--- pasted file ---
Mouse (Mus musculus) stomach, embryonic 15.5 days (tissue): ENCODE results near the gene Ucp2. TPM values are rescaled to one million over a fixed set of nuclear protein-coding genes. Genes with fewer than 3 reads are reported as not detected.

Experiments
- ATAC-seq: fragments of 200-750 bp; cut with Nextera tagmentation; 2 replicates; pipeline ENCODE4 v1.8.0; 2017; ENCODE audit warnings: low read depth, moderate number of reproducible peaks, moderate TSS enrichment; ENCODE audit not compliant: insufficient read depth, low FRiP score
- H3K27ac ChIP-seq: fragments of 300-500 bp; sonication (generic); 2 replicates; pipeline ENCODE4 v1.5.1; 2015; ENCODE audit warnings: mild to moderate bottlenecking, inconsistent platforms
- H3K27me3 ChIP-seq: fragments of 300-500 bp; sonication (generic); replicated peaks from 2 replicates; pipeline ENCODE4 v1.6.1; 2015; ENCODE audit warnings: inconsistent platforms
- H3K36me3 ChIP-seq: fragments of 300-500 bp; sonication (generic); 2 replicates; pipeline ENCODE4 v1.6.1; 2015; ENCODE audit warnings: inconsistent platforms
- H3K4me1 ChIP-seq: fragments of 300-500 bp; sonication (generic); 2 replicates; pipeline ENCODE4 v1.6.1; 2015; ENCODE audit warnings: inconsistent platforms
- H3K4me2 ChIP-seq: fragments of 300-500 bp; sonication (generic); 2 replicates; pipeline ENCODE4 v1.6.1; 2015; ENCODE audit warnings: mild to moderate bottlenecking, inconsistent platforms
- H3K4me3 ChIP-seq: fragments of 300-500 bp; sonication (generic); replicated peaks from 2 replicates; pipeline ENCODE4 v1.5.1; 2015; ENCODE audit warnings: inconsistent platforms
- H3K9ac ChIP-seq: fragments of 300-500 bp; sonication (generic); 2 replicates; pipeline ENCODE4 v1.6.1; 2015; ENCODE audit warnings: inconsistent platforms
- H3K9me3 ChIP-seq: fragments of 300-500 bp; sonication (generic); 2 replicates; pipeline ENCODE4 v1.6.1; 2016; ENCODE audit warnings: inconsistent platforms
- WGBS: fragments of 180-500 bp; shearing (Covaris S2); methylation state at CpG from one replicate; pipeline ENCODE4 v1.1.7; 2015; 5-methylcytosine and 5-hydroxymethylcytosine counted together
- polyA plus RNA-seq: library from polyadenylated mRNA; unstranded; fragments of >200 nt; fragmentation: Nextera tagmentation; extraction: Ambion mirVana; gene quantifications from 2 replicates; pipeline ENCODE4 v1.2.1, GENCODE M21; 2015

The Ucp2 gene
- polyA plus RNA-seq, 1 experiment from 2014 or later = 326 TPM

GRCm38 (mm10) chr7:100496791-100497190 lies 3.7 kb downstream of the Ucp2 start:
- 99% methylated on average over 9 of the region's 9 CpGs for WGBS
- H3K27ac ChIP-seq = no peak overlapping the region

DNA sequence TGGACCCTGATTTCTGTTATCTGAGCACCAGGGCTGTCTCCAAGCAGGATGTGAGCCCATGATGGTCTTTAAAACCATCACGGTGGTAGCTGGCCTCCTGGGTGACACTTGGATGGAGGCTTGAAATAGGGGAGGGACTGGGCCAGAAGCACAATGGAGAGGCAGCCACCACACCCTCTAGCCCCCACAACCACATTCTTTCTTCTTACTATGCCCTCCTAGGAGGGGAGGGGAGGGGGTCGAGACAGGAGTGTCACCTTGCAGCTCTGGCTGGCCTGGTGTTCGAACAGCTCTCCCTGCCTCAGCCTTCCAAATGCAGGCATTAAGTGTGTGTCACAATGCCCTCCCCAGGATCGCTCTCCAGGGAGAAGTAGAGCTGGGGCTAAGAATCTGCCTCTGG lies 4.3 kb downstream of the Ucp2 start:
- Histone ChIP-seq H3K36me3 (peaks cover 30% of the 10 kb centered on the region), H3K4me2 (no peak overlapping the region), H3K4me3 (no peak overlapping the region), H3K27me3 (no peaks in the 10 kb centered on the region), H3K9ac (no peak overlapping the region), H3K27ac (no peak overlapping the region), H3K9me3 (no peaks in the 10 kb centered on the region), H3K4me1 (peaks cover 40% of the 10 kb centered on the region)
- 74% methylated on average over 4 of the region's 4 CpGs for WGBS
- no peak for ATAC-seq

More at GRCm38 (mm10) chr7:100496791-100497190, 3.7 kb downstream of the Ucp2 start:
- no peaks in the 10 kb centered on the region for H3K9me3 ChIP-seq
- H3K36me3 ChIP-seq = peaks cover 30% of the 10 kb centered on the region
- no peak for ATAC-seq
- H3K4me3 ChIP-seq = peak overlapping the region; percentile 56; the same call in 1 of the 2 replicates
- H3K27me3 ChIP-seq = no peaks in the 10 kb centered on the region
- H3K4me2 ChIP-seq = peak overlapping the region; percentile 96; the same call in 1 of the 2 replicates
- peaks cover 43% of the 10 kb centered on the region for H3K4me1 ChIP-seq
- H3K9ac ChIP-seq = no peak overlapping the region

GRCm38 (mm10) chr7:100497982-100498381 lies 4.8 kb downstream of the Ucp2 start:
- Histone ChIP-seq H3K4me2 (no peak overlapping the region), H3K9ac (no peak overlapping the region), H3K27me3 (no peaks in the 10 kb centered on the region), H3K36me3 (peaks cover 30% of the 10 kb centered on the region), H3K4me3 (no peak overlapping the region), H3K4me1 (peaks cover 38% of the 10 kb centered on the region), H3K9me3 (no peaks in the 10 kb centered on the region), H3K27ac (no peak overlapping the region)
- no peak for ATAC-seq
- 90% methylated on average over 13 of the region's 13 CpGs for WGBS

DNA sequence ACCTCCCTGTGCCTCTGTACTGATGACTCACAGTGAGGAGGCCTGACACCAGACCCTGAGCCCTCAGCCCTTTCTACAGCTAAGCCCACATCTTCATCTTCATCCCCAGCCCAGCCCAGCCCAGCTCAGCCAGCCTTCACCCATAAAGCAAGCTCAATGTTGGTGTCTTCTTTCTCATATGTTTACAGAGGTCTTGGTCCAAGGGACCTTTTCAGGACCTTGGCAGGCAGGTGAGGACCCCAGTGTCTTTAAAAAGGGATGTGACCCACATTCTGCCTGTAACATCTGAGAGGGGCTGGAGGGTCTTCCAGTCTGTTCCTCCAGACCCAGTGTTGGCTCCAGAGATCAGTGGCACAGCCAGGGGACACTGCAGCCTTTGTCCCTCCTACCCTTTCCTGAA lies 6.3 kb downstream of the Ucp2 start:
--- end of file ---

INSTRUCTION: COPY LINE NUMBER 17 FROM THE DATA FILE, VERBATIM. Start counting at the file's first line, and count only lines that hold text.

- 99% methylated on average over 9 of the region's 9 CpGs for WGBS